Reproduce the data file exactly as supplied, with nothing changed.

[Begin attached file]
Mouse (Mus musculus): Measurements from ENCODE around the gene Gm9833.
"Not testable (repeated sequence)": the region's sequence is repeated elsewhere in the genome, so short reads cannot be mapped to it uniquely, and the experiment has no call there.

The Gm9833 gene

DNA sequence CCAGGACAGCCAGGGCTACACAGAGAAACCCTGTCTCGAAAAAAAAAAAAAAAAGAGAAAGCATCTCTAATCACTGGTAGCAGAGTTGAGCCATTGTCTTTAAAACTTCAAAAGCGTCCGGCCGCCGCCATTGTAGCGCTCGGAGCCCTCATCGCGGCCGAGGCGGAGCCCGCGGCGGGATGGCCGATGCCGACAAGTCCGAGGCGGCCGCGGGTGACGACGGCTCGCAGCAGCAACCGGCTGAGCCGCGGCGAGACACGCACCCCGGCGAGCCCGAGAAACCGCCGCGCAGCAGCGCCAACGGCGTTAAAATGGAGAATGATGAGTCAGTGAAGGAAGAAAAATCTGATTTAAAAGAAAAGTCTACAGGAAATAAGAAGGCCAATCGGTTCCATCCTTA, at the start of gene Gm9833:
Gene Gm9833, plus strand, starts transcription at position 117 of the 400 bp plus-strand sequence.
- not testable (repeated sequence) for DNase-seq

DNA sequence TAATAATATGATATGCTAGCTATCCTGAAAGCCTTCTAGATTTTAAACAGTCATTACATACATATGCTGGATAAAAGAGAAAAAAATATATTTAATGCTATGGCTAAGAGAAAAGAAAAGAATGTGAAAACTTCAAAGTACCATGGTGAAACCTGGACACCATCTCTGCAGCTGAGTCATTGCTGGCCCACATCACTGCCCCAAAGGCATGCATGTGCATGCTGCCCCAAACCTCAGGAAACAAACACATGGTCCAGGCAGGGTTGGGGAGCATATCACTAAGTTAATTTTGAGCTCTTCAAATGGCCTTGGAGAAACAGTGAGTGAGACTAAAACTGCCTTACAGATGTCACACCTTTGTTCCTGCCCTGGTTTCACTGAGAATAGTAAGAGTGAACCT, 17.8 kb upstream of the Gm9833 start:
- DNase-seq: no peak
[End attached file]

Mouse (Mus musculus): Measurements from ENCODE around the gene Gm9833.
"Not testable (repeated sequence)": the region's sequence is repeated elsewhere in the genome, so short reads cannot be mapped to it uniquely, and the experiment has no call there.

The Gm9833 gene

DNA sequence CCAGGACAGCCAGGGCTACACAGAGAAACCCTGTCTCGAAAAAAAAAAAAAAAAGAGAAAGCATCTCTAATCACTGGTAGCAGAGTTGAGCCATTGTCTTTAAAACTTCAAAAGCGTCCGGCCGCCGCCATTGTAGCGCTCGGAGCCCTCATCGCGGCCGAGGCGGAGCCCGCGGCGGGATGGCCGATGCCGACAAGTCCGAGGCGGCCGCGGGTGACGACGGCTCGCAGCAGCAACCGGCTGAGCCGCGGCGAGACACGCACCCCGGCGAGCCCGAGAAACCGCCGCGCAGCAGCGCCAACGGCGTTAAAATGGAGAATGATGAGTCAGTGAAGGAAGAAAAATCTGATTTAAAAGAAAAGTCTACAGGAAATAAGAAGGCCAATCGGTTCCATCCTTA, at the start of gene Gm9833:
Gene Gm9833, plus strand, starts transcription at position 117 of the 400 bp plus-strand sequence.
- not testable (repeated sequence) for DNase-seq

DNA sequence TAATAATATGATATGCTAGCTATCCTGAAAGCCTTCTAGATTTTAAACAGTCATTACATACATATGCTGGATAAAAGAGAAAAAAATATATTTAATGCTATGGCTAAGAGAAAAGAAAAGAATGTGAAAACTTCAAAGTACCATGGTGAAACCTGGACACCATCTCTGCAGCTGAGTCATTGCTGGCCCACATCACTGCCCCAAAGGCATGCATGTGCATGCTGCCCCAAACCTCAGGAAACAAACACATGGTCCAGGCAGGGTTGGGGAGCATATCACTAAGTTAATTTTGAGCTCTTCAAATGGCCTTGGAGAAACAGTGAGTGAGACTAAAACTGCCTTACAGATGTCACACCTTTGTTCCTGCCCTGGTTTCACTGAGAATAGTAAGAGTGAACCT, 17.8 kb upstream of the Gm9833 start:
- DNase-seq: no peak